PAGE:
Even though computers play a massive role in everyday life of modern societies, older adults, and especially older women, are less likely to use a computer, and they perform fewer activities on it than younger adults. To get a better understanding of the factors affecting older adults' intention towards and usage of computers, the Unified Theory of Acceptance and Usage of Technology (UTAUT) was applied as part of a more extensive study with 52 users and non-users of computers, ranging in age from 50 to 90 years. The model covers various aspects of computer usage in old age via four key constructs, namely performance expectancy, effort expectancy, social influences, and facilitating conditions, as well as the variables gender, age, experience, and voluntariness it. Interestingly, next to performance expectancy, facilitating conditions showed the strongest correlation with use as well as with intention. Effort expectancy showed no significant correlation with the intention of older adults to use a computer.

  18. Reconfigurable Fault Tolerance for FPGAs

    NASA Technical Reports Server (NTRS)

    Shuler, Robert, Jr.

    2010-01-01

    The invention allows a field-programmable gate array (FPGA) or similar device to be efficiently reconfigured in whole or in part to provide higher capacity, non-redundant operation. The redundant device consists of functional units such as adders or multipliers, configuration memory for the functional units, a programmable routing method, configuration memory for the routing method, and various other features such as block RAM, I/O (random access memory, input/output) capability, dedicated carry logic, etc. The redundant device has three identical sets of functional units and routing resources and majority voters that correct errors. The configuration memory may or may not be redundant, depending on need. For example, SRAM-based FPGAs will need some type of radiation-tolerant configuration memory, or they will need triple-redundant configuration memory. Flash or anti-fuse devices will generally not need redundant configuration memory. Some means of loading and verifying the configuration memory is also required. These are all components of the pre-existing redundant FPGA. This innovation modifies the voter to accept a MODE input, which specifies whether ordinary voting is to occur, or if redundancy is to be split. Generally, additional routing resources will also be required to pass data between sections of the device created by splitting the redundancy. In redundancy mode, the voters produce an output corresponding to the two inputs that agree, in the usual fashion. In the split mode, the voters select just one input and convey this to the output, ignoring the other inputs. In a dual-redundant system (as opposed to triple-redundant), instead of a voter, there is some means to latch or gate a state update only when both inputs agree. In this case, the invention would require modification of the latch or gate so that it would operate normally in redundant mode, and would separately latch or gate the inputs in non-redundant mode.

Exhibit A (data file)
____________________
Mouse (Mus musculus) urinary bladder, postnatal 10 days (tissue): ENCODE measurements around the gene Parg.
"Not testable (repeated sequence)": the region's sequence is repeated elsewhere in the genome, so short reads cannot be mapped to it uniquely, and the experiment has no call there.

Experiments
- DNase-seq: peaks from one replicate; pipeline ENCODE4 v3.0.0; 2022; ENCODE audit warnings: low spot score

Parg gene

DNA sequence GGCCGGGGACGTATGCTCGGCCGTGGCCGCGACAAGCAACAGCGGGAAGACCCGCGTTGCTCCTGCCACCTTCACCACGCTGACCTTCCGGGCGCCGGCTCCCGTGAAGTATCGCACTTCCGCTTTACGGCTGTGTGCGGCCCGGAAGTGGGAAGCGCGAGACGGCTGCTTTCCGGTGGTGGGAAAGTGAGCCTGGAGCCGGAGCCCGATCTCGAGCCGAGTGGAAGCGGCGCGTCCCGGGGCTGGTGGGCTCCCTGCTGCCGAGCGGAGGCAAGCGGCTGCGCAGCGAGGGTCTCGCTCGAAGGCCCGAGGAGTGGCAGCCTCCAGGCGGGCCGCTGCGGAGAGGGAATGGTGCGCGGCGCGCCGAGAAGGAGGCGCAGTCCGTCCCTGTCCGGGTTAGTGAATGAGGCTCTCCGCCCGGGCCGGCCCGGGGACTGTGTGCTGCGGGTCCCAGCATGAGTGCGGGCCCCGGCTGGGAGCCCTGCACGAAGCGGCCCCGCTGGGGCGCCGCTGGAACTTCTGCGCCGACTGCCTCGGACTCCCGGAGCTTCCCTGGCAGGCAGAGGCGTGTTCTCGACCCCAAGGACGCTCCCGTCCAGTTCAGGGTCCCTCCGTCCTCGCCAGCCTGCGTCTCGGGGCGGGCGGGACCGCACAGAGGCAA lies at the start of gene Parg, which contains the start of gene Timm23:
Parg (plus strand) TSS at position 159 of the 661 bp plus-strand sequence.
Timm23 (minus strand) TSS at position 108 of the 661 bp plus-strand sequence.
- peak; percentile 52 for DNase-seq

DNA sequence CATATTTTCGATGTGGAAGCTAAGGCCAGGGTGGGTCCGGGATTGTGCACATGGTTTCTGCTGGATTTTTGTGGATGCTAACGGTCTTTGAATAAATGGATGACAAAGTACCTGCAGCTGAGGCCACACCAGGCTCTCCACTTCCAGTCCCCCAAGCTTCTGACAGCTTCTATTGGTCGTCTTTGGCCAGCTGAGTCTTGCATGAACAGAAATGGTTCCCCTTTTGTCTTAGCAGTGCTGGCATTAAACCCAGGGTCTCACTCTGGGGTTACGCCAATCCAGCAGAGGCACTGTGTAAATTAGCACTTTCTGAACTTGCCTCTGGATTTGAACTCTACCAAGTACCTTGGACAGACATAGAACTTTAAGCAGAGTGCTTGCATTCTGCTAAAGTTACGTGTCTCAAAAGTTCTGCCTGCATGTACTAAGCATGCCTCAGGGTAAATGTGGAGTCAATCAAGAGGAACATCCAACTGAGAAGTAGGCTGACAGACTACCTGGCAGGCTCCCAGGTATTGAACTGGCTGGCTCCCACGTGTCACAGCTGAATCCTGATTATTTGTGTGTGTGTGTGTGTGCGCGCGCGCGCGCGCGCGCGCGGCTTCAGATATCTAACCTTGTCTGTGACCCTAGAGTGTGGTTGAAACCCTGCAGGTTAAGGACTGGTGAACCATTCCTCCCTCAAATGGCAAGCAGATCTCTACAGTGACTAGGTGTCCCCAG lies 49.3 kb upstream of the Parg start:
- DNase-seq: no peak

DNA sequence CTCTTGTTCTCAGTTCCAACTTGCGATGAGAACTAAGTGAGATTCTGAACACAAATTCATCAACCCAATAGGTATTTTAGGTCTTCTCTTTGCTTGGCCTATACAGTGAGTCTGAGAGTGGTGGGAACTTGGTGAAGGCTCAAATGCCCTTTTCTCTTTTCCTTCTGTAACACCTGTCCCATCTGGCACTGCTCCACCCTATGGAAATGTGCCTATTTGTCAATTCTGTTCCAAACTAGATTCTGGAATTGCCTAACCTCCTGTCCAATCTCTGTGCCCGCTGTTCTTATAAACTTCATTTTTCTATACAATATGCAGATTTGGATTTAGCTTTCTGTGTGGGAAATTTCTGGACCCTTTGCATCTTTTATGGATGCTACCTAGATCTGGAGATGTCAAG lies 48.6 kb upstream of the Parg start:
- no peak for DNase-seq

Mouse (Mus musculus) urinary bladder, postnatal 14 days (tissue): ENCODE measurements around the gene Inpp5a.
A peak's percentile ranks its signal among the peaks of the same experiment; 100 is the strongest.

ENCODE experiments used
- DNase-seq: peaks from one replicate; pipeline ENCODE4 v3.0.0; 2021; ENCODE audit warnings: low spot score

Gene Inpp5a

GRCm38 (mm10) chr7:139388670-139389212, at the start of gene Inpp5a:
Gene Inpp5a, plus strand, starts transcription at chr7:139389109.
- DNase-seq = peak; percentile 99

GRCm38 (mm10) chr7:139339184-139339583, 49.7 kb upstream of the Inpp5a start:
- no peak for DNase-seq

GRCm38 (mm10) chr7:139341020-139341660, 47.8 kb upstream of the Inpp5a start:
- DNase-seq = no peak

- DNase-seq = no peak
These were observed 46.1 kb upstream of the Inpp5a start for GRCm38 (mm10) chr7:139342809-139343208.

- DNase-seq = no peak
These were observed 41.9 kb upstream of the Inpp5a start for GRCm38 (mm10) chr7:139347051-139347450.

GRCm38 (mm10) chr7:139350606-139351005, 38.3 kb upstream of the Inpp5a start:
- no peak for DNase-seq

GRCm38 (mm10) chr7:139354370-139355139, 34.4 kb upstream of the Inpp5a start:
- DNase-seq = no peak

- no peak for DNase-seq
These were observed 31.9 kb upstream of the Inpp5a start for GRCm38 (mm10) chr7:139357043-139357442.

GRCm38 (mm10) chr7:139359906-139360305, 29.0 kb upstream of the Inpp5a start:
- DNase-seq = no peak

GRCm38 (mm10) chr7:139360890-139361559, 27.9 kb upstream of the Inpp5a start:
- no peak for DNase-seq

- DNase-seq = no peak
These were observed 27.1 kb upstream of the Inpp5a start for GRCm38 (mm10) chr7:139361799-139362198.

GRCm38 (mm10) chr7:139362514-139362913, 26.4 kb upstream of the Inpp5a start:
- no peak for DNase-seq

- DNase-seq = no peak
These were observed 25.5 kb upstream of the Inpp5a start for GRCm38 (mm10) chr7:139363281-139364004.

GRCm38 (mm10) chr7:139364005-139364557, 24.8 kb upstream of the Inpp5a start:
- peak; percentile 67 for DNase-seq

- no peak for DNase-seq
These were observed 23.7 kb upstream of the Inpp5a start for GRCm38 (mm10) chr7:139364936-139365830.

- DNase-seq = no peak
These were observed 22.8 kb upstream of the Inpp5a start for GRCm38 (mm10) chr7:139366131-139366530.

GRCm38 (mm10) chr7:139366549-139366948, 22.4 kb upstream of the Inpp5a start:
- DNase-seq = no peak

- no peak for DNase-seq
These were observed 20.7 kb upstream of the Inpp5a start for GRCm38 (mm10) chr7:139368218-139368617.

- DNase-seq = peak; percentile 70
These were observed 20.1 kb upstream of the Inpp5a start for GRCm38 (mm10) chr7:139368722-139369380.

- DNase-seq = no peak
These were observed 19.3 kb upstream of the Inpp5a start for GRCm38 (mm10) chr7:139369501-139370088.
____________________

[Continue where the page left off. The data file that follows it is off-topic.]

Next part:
19. 48 CFR 2911.103 - Market acceptance.

    Code of Federal Regulations, 2010 CFR

    2010-10-01

    ... offered have either achieved commercial market acceptance or been satisfactorily supplied to an agency... 48 Federal Acquisition Regulations System 7 2010-10-01 2010-10-01 false Market acceptance. 2911... DESCRIBING AGENCY NEEDS Selecting And Developing Requirements Documents 2911.103 Market acceptance....

  20. 48 CFR 11.103 - Market acceptance.